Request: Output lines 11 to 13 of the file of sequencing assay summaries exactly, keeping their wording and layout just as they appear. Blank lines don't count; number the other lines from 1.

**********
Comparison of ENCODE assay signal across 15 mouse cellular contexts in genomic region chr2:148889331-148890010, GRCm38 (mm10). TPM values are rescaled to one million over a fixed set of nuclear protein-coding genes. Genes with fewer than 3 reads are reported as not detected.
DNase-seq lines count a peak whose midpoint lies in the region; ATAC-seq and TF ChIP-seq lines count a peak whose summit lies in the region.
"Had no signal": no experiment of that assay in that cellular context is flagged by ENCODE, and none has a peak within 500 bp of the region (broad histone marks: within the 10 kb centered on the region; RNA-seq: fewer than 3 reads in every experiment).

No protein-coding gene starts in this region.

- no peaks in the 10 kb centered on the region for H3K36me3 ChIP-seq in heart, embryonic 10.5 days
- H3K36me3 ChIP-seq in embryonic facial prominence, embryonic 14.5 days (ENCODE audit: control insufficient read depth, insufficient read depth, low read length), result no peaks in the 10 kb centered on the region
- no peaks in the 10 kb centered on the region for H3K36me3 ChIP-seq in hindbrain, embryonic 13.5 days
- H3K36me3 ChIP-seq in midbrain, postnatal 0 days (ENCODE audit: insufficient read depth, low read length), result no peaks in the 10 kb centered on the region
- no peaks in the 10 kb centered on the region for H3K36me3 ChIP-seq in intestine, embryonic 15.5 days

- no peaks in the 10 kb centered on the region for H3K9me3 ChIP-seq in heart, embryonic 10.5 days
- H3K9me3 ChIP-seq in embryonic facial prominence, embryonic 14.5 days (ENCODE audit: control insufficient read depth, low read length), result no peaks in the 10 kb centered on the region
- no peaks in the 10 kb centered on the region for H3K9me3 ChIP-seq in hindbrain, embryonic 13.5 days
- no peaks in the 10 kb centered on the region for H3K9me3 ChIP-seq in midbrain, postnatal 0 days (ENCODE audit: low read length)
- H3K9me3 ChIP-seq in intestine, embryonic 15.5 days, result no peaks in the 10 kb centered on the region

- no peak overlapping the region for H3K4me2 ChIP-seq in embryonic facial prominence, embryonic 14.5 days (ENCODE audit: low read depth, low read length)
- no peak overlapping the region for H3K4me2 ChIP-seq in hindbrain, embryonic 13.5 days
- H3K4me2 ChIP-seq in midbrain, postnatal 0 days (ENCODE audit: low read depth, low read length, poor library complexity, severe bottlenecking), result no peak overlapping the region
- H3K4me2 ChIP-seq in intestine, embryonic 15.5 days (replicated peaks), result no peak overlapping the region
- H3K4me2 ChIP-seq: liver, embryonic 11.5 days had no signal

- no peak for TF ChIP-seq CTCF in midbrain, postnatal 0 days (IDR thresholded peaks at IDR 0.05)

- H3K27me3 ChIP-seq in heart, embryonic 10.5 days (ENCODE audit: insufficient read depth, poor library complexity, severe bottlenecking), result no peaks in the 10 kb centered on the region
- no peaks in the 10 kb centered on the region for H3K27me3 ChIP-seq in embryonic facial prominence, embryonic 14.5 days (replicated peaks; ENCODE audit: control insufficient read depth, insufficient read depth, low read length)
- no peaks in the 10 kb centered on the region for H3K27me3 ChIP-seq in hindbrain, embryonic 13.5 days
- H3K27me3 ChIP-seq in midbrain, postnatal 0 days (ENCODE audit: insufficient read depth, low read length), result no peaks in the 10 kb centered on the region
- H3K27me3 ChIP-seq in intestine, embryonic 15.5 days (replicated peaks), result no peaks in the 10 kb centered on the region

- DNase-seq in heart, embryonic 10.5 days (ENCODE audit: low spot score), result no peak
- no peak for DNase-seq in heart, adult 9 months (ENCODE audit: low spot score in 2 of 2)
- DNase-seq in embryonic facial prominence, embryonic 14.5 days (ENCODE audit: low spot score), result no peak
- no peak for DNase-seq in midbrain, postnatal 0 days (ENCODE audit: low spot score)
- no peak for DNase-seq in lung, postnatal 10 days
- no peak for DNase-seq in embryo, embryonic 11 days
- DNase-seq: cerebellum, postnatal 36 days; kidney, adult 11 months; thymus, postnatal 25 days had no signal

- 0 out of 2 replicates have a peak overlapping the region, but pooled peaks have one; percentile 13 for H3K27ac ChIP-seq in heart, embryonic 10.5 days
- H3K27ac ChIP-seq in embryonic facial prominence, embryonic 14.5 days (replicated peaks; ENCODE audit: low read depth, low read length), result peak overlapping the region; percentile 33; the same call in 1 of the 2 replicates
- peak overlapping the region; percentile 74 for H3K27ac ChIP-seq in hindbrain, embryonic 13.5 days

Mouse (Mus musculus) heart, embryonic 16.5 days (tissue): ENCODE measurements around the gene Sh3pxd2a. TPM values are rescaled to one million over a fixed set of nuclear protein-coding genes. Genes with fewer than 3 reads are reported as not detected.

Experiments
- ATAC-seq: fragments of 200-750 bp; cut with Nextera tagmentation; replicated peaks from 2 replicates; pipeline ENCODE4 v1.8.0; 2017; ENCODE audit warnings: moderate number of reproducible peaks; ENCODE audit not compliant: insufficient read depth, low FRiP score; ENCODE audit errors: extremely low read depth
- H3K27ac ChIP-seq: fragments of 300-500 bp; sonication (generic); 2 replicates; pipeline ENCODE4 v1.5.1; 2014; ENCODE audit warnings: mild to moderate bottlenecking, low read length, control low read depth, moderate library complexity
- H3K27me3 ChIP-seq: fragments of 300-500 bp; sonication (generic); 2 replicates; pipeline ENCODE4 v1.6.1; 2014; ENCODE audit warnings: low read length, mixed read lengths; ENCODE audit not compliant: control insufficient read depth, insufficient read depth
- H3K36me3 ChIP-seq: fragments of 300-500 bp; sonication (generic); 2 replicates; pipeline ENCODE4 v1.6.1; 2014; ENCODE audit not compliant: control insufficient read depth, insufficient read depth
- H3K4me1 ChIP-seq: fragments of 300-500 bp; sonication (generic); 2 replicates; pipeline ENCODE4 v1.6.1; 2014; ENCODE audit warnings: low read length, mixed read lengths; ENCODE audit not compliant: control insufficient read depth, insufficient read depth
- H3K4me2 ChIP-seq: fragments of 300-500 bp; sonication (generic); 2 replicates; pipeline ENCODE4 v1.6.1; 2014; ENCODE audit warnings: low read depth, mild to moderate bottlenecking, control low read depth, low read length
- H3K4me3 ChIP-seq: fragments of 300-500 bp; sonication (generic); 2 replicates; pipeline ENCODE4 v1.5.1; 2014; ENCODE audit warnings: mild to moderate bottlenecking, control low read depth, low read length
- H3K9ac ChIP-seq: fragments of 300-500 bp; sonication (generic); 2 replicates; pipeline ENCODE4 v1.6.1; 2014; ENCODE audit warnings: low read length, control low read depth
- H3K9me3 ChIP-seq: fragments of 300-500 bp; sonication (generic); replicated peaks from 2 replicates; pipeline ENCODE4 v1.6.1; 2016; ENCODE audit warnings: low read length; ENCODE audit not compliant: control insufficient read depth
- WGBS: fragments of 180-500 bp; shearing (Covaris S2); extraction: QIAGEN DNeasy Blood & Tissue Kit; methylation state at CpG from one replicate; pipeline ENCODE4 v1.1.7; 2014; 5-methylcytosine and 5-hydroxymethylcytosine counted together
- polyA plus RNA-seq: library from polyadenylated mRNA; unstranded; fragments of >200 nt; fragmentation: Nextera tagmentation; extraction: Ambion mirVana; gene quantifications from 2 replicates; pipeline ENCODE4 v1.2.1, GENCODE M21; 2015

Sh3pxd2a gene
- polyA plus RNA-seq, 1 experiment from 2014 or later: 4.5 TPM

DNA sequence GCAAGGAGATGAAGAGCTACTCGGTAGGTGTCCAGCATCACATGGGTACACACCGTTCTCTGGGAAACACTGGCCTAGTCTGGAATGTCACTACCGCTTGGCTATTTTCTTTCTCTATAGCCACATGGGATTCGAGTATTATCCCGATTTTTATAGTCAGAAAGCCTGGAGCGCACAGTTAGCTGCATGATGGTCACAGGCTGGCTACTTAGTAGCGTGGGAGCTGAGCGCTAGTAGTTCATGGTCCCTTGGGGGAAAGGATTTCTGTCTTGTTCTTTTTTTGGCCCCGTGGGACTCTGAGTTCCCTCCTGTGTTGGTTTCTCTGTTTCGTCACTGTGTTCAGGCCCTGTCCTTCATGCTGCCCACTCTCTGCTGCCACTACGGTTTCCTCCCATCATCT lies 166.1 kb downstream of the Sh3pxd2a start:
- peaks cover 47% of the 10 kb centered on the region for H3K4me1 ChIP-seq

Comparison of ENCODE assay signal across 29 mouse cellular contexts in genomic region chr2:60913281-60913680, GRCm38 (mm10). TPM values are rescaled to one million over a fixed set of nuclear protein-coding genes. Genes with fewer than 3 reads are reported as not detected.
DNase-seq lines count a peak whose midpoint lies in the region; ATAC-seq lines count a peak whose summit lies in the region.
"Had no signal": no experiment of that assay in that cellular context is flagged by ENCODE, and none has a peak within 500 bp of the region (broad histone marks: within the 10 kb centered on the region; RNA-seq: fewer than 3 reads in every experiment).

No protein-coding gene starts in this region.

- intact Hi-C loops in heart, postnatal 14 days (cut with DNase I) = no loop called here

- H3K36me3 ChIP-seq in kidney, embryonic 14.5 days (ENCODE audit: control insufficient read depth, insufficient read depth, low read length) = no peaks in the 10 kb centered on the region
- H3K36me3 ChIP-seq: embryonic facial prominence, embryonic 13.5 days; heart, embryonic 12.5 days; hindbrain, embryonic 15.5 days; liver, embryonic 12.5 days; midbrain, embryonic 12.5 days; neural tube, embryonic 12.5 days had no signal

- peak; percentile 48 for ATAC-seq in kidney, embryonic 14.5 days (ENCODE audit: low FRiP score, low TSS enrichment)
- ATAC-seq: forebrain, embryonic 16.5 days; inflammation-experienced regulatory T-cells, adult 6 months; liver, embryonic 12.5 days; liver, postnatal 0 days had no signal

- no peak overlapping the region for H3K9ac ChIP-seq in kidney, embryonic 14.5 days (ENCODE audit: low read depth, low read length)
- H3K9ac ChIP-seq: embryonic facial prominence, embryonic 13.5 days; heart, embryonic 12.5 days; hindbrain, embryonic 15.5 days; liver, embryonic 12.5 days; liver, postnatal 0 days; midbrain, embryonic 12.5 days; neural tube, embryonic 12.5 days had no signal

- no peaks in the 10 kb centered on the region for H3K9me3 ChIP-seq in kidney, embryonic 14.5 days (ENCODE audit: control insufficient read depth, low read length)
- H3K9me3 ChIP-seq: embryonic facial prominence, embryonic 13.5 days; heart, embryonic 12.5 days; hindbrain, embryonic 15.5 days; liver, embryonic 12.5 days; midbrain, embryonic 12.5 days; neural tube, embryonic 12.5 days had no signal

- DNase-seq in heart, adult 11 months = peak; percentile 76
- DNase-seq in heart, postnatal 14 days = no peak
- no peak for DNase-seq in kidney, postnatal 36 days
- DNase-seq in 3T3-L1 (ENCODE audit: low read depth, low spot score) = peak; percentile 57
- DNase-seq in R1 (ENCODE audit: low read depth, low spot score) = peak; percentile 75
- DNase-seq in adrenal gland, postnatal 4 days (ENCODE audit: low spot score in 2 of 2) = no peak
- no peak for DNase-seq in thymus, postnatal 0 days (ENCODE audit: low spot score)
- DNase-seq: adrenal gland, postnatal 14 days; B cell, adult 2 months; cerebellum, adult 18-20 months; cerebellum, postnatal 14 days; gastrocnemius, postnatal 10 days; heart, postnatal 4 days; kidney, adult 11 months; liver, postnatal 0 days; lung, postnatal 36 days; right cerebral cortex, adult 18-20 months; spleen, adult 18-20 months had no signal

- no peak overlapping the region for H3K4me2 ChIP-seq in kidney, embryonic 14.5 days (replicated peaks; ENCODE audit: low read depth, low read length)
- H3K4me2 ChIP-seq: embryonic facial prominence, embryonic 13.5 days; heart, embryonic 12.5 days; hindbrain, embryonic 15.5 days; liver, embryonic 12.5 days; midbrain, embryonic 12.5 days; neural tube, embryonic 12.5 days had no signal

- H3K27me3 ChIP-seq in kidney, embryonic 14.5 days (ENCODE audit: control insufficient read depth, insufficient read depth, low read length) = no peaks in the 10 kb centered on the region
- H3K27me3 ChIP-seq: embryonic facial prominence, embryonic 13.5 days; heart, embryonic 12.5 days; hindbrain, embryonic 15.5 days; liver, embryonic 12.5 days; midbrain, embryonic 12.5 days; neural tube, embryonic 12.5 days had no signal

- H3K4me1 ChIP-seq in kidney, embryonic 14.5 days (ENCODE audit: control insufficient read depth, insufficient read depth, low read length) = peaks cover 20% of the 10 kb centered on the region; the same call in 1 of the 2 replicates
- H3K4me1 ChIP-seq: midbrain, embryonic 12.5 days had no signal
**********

- H3K9me3 ChIP-seq in embryonic facial prominence, embryonic 14.5 days (ENCODE audit: control insufficient read depth, low read length), result no peaks in the 10 kb centered on the region
- no peaks in the 10 kb centered on the region for H3K9me3 ChIP-seq in hindbrain, embryonic 13.5 days
- no peaks in the 10 kb centered on the region for H3K9me3 ChIP-seq in midbrain, postnatal 0 days (ENCODE audit: low read length)